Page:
The Fate of the Furious raced out to an impressive start by setting a new global box office record in its opening weekend, despite North American ticket sales that were far from record-breaking.
The eighth installment in the Fast & Furious action movie franchise scored a massive, $533 million worldwide debut in its first weekend in theaters worldwide. That was such a grand premiere for Comcast-owned Universal’s car-centric blockbuster that it smashed the previous global box office record for a debut that Star Wars: The Force Awakens ($529 million) set in December 2015.
Considering that The Force Awakens went on to gross more than $2 billion globally, it’s safe to assume that The Fate of the Furious is far from finished with ticket sales. (Not to mention that the movie will be helped by the lack of box office competition until the May 5 release of Disney’s Guardians of the Galaxy sequel.)
One of the numbers that stands out the most from The Fate of the Furious opening weekend is the $100.2 million in domestic ticket sales, which represented less than 20% of the film’s total global haul. That’s an even smaller percentage than the domestic cut of Furious 7s global sales total. The previous franchise installment pulled in more than $1.5 billion in 2015, with nearly three-quarters of that total coming from the international box office.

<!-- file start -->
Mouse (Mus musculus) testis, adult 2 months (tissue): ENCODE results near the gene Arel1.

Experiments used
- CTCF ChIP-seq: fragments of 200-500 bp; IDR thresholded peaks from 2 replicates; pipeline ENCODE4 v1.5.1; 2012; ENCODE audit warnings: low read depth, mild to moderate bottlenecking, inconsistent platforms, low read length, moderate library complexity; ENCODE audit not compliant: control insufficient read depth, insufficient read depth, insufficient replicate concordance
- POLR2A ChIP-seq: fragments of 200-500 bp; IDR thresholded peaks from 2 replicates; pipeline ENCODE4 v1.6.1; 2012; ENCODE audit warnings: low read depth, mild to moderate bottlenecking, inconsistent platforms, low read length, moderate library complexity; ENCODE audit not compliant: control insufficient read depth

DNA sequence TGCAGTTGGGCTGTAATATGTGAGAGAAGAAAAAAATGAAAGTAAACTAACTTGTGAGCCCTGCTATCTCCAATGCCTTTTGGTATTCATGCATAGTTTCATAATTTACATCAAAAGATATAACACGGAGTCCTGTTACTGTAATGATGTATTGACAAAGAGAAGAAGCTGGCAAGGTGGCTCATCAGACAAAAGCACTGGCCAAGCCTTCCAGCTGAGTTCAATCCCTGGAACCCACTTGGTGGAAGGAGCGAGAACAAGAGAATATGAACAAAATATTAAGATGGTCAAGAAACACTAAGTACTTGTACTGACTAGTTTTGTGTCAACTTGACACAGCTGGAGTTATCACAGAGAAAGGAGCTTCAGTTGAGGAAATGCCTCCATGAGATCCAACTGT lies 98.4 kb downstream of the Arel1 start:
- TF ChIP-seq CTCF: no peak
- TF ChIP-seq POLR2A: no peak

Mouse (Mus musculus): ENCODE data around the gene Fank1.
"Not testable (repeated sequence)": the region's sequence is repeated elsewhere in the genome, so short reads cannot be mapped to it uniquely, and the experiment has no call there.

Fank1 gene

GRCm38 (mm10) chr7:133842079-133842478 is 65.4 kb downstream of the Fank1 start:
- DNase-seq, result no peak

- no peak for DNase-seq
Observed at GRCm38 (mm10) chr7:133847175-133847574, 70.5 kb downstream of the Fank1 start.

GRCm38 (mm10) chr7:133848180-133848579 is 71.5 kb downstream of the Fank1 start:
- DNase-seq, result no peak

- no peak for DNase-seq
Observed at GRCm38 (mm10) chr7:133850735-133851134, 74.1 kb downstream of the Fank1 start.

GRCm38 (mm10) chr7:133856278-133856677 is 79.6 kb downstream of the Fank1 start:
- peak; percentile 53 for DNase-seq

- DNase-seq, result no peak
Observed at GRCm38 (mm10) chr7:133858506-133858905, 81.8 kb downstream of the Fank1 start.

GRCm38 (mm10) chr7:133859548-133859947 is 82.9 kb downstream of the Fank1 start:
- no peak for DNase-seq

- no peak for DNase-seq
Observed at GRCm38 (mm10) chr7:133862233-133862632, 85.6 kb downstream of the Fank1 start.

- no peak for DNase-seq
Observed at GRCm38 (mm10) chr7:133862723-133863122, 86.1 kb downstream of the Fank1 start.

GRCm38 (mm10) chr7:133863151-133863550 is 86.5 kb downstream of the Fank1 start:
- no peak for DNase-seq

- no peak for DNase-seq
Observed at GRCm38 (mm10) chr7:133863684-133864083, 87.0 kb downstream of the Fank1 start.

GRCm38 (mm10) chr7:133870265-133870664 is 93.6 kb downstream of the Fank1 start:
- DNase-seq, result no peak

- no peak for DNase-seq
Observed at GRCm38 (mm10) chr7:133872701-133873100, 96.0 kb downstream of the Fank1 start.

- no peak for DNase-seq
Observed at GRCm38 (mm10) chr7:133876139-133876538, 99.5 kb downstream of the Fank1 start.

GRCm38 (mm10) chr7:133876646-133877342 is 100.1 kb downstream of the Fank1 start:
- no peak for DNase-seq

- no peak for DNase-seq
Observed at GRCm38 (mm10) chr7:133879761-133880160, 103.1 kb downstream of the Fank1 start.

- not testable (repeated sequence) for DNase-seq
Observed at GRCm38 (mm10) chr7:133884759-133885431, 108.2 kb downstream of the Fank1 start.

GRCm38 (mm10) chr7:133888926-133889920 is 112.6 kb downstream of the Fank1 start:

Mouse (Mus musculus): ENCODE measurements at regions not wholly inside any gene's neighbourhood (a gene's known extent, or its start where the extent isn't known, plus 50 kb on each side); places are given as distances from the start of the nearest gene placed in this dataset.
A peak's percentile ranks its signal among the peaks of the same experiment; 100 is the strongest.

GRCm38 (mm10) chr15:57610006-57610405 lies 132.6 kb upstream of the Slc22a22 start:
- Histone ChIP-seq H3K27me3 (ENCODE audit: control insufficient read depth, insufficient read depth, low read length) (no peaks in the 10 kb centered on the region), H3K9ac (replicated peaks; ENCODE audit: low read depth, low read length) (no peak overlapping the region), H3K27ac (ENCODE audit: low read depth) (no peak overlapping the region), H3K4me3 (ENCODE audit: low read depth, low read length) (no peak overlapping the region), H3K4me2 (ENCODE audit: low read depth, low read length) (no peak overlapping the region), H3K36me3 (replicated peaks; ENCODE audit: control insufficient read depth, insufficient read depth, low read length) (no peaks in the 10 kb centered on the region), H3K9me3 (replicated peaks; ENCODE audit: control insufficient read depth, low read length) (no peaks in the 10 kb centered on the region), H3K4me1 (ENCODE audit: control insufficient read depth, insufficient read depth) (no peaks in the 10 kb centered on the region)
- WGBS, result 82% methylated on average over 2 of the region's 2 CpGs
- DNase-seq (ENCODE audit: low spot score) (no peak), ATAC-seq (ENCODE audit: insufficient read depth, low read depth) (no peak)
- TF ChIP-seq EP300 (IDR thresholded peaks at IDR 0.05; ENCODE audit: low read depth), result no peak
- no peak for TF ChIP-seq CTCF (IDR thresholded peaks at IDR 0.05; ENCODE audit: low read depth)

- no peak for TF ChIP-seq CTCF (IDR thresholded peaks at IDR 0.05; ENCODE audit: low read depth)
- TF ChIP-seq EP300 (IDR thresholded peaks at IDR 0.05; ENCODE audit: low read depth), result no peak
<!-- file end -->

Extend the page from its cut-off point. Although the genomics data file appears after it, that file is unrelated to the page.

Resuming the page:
In other words, The Fate of the Furious global record opening may seem that much more impressive considering that the movie’s domestic debut finished far behind Disney’s Beauty and the Beast February opening ($175 million) and it would not even crack the eight-highest North American premieres of 2016. Instead, the Fast & Furious franchise continues to reveal the massive importance of the international movie market, especially in countries like China, where it sold a record $190 million in tickets over the weekend.
That puts the film in position to possibly break the all-time Chinese box office record for a foreign release set by Furious 7 ($390 million) two years ago. As The Hollywood Reporter noted, The Fate of the Furious benefitted from being given far more screenings across China, where a rapid expansion in movie theaters in recent years has made it the world’s second-largest movie market after the U.S., than its predecessor. At some points over the weekend, the new film received nearly double the number of showings that Furious 7 had in 2015.
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Of course, it’s more than just a case of China being good for the Fast & Furious franchise. A major blockbuster like The Fate of the Furious could not have come at a better time for China, where the movie industry saw more than a decade of rapid growth slow considerably in 2016. With Chinese regulators gradually lightening restrictions on foreign releases in order to put the movie industry’s growth back on track, record-setting openings like that of The Fate of the Furious can go a long way toward ensuring that Hollywood’s relationship with China continues its mutually beneficial upward trajectory.